Top Kiwi rally duo Hayden Paddon and John Kennard are looking forward to getting back into their Hyundai i20 WRC car as they contest Lotos Rally Poland for the first time from June 26-29.
In contrast to their successful debut with Hyundai Motorsport in Rally Italia Sardegna earlier this month where Paddon and Kennard were also contesting the challenging event for the first time, they aren’t the only World Rally Championship crews making their maiden run on Poland’s fast, flowing gravel stages.
“The Polish event was last part of the WRC in 2009 and while some drivers have done this event as a round of the Intercontinental Rally Challenge (IRC) or the European Rally Championship, unlike most other events, it is relatively new for most of our competitors,” says Paddon from his base in Frankfurt.
“This makes is a real leveller, particularly for us as John and I are the new boys on the block. I’m really looking forward to Poland – the stages are really fast, a bit like Finland with the main difference being the road surface which is quite soft and sandy.
“We saw in testing that on the repeat run, the stages will get very rough and cut up, so that’s a consideration.”
Analysing their opening event with Hyundai where they finished a very credible 12th place overall, Paddon says of his and Kennard’s performance:
“From reviewing the data and on-board footage, it’s clear that I was committing to the pace notes as much as I normally would, taking into account the mix of it being a new event, writing new pace notes and not having the optimal set-up for the conditions.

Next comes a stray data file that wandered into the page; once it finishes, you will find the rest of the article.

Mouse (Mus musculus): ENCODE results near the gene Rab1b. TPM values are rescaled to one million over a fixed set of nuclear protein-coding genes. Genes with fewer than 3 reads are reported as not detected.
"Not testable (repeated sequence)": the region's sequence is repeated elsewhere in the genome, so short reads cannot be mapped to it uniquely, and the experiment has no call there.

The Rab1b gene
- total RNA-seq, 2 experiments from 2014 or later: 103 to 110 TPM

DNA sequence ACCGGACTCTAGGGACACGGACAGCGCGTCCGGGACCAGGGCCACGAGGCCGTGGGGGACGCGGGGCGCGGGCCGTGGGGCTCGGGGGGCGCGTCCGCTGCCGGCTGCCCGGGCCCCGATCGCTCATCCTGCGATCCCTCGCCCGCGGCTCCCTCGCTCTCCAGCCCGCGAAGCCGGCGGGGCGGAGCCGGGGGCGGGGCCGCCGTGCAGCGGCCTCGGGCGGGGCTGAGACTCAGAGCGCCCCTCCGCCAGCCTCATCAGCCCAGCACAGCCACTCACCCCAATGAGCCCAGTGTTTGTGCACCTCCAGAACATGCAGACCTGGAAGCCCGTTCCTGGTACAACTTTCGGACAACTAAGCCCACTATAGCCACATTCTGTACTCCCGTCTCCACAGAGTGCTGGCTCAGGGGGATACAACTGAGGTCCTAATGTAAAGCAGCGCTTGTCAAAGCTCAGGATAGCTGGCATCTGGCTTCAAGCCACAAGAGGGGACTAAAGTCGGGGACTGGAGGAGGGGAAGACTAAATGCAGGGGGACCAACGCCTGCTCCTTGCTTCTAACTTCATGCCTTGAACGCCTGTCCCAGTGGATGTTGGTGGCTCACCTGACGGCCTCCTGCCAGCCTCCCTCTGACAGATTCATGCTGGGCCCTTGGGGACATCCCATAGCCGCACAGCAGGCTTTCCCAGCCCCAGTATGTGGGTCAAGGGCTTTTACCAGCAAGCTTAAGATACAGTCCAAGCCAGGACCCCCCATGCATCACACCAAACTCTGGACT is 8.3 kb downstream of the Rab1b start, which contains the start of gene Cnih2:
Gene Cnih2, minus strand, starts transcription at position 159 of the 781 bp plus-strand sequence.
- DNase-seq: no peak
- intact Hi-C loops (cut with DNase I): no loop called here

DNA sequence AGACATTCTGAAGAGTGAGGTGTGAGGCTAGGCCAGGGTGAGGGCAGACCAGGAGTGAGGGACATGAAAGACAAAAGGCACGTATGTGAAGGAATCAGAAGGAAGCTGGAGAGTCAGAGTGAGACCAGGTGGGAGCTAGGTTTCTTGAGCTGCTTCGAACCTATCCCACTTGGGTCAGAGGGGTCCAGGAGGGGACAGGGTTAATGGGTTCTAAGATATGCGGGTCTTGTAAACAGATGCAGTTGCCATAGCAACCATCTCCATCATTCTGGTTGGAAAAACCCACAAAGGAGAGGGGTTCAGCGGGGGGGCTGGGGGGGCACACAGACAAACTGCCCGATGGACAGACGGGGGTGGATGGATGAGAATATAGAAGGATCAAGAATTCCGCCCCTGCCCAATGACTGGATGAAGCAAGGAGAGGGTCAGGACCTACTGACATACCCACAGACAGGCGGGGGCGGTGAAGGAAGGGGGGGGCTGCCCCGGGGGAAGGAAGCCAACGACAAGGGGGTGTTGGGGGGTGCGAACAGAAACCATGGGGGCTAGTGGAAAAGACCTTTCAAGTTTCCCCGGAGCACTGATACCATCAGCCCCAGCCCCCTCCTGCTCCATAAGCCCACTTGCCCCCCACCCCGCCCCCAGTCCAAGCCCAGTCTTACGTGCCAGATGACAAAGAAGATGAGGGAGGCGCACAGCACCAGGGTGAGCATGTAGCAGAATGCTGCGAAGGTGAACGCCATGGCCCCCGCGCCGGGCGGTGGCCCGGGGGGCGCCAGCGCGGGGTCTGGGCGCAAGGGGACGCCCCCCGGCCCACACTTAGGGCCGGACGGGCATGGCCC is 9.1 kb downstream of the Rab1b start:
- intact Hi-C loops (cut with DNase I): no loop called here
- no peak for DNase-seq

“The pace note problems in Sardegna are very specific to that event.
“It was very technical; there are a lot of changes in rhythm and grip levels and you need a lot of information.
“Some of this also comes down to a lack of experience of such a unique event.
“But this is all information I can use to improve for future events and for when we hopefully return to Sardegna next year.”
Paddon tested the Hyundai i20 WRC in Poland with the team prior to Sardegna, a fact which should be beneficial for the 27-year-old from Geraldine in New Zealand’s South Island.
“It is definitely a help to have more of an idea on what sort of conditions to expect.
“However the set-up we worked with at our Poland test didn’t work in Sardegna, and now we are going down a different road, so a little blind but we think it will work.”
Talking of goals for the Polish event, Paddon says: “These first few events are all about learning – the team, the car, and the events – but we’re also bench-marking ourselves against our team-mate Thierry Neuville.
“In Sardegna, on average, we were 0.75 seconds per kilometre slower than Thierry.
For Poland, our goal is to reduce this to 0.5 s/km. Of course if we can also finish the event, as we did in Sardegna, that would be great to help aid our and the team’s learning process.”
Speaking to wrc.com this week, Paddon also said: “It’s going to be a good experience for us because I enjoy writing notes on faster events and then committing to them. I think we can be a lot stronger in Poland.”
Poland marks the midway point of the current FIA World Rally Championship season and with new ‘everything’, the gravel rally is based in Mikolajki, several hours north of Warsaw, in the Masurian lake district.
With 1,500km in total and 350km of competitive tests broken into 21 stages, it starts on Thursday afternoon with three stages, including one in the dark.
Friday’s route includes a morning test and two evening stages in Poland broken by four stages in Lithuania where competitors remain on Polish time.
This is the first time Lithuania is part of the WRC itinerary, making it the 32nd different country to feature in the championship.
Saturday’s itinerary has 10 stages with a final four stages wrapping up the action on Sunday.